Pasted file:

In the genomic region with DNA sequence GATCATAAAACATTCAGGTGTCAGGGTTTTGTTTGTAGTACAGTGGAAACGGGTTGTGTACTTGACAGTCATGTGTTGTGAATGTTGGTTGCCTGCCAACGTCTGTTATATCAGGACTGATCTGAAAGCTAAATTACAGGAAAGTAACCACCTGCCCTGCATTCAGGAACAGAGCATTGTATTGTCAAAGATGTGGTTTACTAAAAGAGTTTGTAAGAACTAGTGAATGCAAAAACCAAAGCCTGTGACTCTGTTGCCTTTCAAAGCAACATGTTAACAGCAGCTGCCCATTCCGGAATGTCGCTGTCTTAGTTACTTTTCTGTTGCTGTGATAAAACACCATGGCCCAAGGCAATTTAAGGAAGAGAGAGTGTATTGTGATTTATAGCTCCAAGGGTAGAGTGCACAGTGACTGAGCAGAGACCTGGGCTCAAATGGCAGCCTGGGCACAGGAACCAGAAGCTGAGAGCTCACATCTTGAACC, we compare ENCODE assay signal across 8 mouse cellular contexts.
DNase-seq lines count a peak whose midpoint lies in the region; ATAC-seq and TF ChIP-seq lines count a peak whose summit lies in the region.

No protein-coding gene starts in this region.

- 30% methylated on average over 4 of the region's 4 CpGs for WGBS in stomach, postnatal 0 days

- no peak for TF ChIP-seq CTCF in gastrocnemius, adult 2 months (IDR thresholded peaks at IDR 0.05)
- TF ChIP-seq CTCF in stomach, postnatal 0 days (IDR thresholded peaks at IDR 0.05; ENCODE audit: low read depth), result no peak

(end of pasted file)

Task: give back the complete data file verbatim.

In the genomic region with DNA sequence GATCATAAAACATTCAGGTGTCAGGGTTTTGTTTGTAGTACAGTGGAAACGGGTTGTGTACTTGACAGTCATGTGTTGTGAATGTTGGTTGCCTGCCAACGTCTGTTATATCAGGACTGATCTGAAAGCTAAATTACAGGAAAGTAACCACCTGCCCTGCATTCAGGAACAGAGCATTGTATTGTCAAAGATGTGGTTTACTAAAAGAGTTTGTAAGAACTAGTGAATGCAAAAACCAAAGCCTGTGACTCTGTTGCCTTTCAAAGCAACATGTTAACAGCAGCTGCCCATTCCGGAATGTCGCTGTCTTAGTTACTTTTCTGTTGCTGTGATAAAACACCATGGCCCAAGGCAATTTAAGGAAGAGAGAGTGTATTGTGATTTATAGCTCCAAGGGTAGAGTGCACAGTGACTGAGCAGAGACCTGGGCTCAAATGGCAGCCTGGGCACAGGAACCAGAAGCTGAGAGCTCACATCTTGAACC, we compare ENCODE assay signal across 8 mouse cellular contexts.
DNase-seq lines count a peak whose midpoint lies in the region; ATAC-seq and TF ChIP-seq lines count a peak whose summit lies in the region.

No protein-coding gene starts in this region.

- 30% methylated on average over 4 of the region's 4 CpGs for WGBS in stomach, postnatal 0 days

- no peak for TF ChIP-seq CTCF in gastrocnemius, adult 2 months (IDR thresholded peaks at IDR 0.05)
- TF ChIP-seq CTCF in stomach, postnatal 0 days (IDR thresholded peaks at IDR 0.05; ENCODE audit: low read depth), result no peak